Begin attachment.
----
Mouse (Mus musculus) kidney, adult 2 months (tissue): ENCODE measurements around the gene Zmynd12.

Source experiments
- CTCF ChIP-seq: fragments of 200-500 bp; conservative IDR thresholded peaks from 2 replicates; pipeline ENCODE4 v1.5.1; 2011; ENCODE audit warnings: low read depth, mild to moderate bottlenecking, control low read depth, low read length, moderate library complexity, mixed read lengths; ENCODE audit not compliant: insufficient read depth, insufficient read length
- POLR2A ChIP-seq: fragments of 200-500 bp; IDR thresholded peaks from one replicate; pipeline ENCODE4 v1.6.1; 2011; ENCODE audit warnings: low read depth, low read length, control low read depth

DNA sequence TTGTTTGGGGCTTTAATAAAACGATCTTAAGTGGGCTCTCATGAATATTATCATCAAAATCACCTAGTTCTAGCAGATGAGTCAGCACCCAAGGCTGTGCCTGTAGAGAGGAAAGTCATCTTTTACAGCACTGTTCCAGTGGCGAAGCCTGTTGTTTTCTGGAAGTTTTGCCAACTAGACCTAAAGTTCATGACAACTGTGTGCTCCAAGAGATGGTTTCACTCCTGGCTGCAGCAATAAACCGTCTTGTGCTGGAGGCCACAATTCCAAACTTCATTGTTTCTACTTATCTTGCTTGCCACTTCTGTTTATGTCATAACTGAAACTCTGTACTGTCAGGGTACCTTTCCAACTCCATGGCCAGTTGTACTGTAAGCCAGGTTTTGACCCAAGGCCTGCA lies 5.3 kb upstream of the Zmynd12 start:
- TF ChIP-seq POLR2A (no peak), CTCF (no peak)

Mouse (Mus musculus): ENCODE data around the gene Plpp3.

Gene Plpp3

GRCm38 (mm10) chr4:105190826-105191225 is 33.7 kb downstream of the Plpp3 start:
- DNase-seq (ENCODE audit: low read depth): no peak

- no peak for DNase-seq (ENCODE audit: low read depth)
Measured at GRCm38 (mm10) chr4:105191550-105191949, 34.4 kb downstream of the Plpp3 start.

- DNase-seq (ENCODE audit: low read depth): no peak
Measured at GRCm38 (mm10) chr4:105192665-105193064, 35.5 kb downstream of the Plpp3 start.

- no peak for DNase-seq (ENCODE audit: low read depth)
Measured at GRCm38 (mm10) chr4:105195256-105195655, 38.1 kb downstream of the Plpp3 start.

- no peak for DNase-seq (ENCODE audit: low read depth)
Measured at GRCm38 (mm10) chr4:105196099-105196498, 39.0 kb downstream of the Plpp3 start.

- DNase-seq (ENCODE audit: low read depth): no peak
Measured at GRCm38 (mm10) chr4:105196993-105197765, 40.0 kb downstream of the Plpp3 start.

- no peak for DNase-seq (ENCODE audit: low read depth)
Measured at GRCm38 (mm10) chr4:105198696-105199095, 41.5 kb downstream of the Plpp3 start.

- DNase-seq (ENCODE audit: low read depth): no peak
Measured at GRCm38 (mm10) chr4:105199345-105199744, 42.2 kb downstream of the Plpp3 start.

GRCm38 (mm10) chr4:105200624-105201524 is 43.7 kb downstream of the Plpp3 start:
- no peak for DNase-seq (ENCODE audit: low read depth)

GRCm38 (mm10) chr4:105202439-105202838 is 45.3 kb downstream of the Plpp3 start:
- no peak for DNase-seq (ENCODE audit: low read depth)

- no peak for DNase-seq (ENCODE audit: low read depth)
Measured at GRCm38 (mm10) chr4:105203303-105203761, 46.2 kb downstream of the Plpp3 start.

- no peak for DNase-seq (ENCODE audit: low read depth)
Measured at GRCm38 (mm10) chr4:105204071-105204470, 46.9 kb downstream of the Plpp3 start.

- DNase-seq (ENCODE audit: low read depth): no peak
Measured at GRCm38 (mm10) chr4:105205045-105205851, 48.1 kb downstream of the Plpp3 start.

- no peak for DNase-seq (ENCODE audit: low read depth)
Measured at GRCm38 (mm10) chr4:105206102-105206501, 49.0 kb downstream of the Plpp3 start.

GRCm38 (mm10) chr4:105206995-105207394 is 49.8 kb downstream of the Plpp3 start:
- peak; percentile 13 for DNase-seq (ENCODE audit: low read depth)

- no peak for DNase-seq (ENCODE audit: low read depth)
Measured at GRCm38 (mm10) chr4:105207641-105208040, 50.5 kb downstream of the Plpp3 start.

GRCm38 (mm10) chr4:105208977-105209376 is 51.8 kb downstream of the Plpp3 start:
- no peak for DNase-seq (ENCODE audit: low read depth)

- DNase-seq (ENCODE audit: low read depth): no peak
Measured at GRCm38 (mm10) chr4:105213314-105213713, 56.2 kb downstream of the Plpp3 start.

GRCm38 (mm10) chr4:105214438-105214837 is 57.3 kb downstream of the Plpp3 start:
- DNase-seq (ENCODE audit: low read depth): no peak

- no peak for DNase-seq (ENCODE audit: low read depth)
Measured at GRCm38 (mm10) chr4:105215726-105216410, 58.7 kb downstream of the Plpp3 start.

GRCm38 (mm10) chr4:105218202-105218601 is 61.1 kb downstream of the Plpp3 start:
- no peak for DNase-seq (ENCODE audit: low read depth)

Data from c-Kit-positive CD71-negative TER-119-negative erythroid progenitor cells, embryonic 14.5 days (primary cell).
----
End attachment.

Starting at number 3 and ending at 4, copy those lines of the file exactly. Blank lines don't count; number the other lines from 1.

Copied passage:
- CTCF ChIP-seq: fragments of 200-500 bp; conservative IDR thresholded peaks from 2 replicates; pipeline ENCODE4 v1.5.1; 2011; ENCODE audit warnings: low read depth, mild to moderate bottlenecking, control low read depth, low read length, moderate library complexity, mixed read lengths; ENCODE audit not compliant: insufficient read depth, insufficient read length
- POLR2A ChIP-seq: fragments of 200-500 bp; IDR thresholded peaks from one replicate; pipeline ENCODE4 v1.6.1; 2011; ENCODE audit warnings: low read depth, low read length, control low read depth